4) Boaz was free and therefore able to redeem. His land and his possessions weren’t under obligation to another. Israel had been through a very long drought period (at least the 10 years Naomi was in Moab). It was not uncommon to sell oneself as a slave due to poverty (Lev. 25:39) but such was not the case for Boaz.
5) Boaz paid the full price of redemption for both Naomi’s land and for the responsibility of Ruth as a wife.
6) Boaz was a man of character.
- His harvesters left grain to be gleaned by the poor, as prescribed in the Law. But he went above the legal requirement and had them leave extra for Ruth, revealing his generous heart for the LORD.
- He remained sexually pure and honored Ruth when she uncovered his feet in the night. He preserved her reputation by sending her home before light.
- Boaz was a man of prayer, who spoke blessings over his workers and Ruth.
Jesus Our Kinsman Redeemer—God’s provision for the poor in spirit
Jesus is our ultimate Kinsman Redeemer and meets all the criteria listed above. All mankind are helplessly enslaved to sin, under the dominion of the evil one, unless and until we are redeemed by the One and Only Redeemer. Christ alone is God’s provision!
1) Jesus is a near kinsman to mankind because he is fully human. He is described as our brother who redeems us from the power of sin.
For only as a human being could He die, and only by dying could he break the power of the Devil, who had the power of death.
2) Jesus was willing to perform the work of redemption.
No one can take my life from me. I lay down my life voluntarily. For I have the right to lay it down when I want to and also the power to take it again. For my Father has given me this command.
God sent him to buy freedom for us who were slaves to the law, so that he could adopt us as his very own children.
3) Jesus alone possessed the ability to redeem because He was sinless.
You were not redeemed with perishable things like silver or gold…but with precious blood, as of a lamb unblemished and spotless, the blood of Christ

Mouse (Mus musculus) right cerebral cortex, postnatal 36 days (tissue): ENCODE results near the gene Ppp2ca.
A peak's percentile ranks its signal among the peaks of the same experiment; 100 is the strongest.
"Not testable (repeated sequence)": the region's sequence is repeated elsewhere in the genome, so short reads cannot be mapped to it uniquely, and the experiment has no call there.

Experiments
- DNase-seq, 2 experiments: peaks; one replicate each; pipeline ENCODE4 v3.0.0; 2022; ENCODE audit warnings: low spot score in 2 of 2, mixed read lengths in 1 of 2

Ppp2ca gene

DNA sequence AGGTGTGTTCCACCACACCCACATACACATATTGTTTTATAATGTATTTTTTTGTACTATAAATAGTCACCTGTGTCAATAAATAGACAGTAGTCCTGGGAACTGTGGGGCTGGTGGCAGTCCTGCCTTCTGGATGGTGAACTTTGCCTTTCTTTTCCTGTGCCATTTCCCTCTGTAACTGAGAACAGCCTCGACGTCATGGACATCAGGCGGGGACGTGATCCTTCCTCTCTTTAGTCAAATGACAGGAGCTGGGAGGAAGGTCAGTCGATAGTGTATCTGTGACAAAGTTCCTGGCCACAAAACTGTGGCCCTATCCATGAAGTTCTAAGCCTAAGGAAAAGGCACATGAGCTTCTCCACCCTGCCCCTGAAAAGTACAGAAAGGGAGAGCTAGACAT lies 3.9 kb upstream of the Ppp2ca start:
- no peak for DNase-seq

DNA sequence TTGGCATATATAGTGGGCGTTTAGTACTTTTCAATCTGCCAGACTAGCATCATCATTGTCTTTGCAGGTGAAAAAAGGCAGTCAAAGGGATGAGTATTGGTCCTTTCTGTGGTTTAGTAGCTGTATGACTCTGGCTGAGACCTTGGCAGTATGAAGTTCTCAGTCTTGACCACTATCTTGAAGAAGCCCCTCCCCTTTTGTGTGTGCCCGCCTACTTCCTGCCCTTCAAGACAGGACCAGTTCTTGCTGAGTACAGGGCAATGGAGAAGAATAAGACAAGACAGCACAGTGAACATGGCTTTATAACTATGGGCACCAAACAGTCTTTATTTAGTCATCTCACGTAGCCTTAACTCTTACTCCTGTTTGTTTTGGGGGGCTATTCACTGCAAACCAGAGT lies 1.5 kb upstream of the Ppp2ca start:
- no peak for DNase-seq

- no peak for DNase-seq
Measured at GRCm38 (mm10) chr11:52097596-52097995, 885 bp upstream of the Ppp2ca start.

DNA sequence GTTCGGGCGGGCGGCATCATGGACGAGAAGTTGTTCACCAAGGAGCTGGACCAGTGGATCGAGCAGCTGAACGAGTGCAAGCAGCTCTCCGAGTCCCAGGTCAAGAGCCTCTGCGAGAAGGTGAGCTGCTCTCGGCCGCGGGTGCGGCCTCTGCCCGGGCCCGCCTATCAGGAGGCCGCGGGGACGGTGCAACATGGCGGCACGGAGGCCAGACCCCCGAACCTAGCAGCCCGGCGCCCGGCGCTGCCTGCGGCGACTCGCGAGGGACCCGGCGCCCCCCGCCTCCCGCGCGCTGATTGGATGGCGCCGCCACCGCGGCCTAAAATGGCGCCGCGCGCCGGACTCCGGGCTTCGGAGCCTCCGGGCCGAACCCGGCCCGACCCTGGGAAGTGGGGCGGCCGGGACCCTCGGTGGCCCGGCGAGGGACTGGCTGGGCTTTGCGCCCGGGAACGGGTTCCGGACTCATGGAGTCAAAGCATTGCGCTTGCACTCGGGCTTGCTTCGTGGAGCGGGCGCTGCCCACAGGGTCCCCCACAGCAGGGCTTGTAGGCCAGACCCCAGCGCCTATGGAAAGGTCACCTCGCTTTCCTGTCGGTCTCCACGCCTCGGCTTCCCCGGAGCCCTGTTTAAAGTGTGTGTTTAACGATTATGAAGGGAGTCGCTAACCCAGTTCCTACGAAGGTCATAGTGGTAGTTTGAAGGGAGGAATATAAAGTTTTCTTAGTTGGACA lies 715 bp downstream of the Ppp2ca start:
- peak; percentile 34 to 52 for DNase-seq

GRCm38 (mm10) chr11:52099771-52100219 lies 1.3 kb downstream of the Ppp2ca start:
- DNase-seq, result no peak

1 Peter 1:17-18
4) Jesus was free because He fulfilled the Law
Don’t misunderstand why I have come. I did not come to abolish the law of Moses or the writings of the prophets. No, I came to fulfill them.
5) Jesus offered Himself as the price of redemption.
For even the Son of Man did not come to be served, but to serve, and to give His life a ransom for many.
6) Like Boaz, Jesus took His beloved as His bride (Ephesians 5:25, Revelation 19:7).
The Church is betrothed to Christ and is to be a pure virgin (2 Corinthians 11:2).
This week’s Equipping Point:
Be your family’s Kinsman Redeemer.
- You are the nearest kinsman to your family.
- You want to perform the work of redemption to set your family free and provide for them spiritually.
- You are not obligated to do so, you are motivated by love.
- If you are willing to let God cleanse you and set you free, as we discussed a couple of weeks ago, then you are free and able to redeem. You don’t carry baggage with you, but you are not under the obligations of the world or of the Enemy—you are God’s man and can do His work.
- You are charged to be Jesus to your family. You cannot pay the price for their sins, but you CAN minister to them in His name.
- I believe you have the character to do this. All year long we’ve been talking about the character required to spiritually lead your family, and I’m betting the men here this morning are men of integrity willing to be the conduit for your family to God.
- We are to remain sexually pure like Boaz
- Care for our families and the less fortunate of our society
- Remain unburdened (or “unleveraged”) so that we’re able to help others. (Provision for elderly parents, Tam’s M.S.)
- In the midst of a very low period in the history of God’s people, marked by weak faith and irresponsible living, God continues to surprise us by raising up some of the most unlikely servants to accomplish his will. Before it was Potiphar and his wife, the 10 faithless spies, Aaron and Miriam, Esau, and even the Midianites and Philistines.